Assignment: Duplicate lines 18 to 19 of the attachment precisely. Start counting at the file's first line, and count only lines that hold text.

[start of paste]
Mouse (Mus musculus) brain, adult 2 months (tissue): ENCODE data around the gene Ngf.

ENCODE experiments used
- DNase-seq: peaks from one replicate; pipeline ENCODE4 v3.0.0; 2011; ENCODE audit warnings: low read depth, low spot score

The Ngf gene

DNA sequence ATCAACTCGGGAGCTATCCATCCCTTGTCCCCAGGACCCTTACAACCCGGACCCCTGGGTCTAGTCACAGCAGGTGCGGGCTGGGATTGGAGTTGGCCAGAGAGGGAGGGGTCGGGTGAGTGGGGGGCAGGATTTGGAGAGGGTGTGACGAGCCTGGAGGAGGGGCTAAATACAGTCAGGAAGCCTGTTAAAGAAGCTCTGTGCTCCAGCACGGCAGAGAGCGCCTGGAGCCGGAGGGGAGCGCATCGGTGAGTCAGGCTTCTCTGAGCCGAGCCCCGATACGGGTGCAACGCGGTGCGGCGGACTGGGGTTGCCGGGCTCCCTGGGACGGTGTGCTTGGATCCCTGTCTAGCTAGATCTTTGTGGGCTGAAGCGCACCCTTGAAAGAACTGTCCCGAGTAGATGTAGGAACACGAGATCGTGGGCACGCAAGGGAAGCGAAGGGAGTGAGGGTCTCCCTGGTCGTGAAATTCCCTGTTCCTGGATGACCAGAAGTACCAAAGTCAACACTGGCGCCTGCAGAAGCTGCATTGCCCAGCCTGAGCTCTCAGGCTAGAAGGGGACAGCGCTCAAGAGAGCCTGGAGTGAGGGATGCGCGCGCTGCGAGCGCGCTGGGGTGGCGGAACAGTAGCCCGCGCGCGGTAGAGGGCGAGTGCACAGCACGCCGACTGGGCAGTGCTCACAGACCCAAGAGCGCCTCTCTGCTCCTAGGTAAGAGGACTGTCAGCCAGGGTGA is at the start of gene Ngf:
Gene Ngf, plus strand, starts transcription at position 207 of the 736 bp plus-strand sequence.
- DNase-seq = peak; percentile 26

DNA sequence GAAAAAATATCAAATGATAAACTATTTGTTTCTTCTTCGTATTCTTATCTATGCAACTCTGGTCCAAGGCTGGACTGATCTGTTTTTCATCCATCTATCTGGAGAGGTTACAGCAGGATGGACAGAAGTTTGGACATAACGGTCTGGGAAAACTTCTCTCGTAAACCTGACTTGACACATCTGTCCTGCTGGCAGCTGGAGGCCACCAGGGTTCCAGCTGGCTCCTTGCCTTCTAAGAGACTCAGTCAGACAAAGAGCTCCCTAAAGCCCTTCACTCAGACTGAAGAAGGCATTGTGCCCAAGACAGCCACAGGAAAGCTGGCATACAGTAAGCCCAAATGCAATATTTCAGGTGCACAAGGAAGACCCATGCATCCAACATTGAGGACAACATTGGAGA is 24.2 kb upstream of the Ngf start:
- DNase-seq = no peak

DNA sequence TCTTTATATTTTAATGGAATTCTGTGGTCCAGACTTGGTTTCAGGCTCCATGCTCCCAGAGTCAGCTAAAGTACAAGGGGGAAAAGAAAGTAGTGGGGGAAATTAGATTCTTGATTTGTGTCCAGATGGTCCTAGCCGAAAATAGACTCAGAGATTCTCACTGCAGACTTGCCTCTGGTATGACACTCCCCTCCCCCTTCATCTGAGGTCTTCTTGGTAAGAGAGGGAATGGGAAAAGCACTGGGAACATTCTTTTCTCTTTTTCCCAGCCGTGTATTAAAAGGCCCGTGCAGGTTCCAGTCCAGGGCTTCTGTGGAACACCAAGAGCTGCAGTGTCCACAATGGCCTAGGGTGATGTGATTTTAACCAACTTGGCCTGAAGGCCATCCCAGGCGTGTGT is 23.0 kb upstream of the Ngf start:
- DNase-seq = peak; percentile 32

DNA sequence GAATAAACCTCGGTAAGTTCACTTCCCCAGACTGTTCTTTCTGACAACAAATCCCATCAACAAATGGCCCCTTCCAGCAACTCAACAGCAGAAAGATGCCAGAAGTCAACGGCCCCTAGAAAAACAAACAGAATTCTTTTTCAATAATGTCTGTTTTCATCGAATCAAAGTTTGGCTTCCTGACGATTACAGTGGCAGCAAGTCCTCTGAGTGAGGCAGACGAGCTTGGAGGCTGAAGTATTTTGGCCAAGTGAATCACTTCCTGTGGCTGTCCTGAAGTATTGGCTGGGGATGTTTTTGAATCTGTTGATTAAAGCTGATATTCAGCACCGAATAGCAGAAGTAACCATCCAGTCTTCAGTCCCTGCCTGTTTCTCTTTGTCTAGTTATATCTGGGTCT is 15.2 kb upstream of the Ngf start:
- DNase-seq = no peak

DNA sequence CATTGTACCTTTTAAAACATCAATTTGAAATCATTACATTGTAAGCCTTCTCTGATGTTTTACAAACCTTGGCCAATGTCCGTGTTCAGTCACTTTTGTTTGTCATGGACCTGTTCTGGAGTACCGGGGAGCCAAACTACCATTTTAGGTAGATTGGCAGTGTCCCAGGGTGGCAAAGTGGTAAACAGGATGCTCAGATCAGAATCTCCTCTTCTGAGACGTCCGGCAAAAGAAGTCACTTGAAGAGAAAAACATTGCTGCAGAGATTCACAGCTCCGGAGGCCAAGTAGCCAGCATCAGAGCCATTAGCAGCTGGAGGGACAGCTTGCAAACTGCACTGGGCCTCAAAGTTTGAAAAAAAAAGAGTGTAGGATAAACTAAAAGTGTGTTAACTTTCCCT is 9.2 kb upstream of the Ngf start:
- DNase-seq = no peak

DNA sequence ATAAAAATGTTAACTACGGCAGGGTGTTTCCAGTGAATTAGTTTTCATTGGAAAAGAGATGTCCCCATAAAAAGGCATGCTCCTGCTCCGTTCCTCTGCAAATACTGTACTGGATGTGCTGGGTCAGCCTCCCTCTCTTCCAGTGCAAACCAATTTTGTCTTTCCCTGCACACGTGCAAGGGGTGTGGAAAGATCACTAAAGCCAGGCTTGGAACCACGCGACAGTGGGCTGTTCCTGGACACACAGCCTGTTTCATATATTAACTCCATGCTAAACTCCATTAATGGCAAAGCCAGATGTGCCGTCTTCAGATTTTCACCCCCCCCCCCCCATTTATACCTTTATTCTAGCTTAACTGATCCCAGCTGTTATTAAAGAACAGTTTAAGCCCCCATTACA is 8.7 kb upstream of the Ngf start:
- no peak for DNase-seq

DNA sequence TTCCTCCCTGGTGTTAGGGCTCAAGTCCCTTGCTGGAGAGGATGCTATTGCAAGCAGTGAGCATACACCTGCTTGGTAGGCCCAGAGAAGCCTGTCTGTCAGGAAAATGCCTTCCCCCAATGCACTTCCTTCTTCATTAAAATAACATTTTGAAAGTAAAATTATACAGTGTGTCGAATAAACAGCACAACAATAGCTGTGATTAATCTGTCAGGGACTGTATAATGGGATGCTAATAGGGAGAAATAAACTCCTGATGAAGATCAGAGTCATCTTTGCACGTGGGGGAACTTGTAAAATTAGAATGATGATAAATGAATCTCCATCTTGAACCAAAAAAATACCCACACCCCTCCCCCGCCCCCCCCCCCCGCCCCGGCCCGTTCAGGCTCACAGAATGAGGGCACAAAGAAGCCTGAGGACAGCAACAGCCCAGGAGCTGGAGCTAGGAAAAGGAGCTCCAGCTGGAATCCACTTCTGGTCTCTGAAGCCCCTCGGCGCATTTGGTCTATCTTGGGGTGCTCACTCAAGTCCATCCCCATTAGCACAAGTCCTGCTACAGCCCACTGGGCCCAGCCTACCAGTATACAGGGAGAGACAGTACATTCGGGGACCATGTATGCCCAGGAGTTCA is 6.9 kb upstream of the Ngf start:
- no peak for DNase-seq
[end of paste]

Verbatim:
DNA sequence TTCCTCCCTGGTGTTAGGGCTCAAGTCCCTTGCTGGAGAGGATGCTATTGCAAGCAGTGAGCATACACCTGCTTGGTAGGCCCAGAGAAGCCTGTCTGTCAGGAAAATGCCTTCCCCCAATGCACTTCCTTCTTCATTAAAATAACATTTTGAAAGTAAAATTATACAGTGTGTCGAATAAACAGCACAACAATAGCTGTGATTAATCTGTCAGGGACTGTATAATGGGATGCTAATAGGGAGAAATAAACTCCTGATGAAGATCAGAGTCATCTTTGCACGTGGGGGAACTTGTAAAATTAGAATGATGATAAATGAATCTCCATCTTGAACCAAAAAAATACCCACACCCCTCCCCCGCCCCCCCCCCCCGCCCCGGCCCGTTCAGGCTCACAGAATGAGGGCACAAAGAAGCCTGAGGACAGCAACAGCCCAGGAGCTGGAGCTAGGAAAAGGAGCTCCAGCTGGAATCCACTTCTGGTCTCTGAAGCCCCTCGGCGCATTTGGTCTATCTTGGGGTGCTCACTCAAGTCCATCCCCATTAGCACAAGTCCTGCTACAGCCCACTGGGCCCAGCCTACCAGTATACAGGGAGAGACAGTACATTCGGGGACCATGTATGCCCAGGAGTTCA is 6.9 kb upstream of the Ngf start:
- no peak for DNase-seq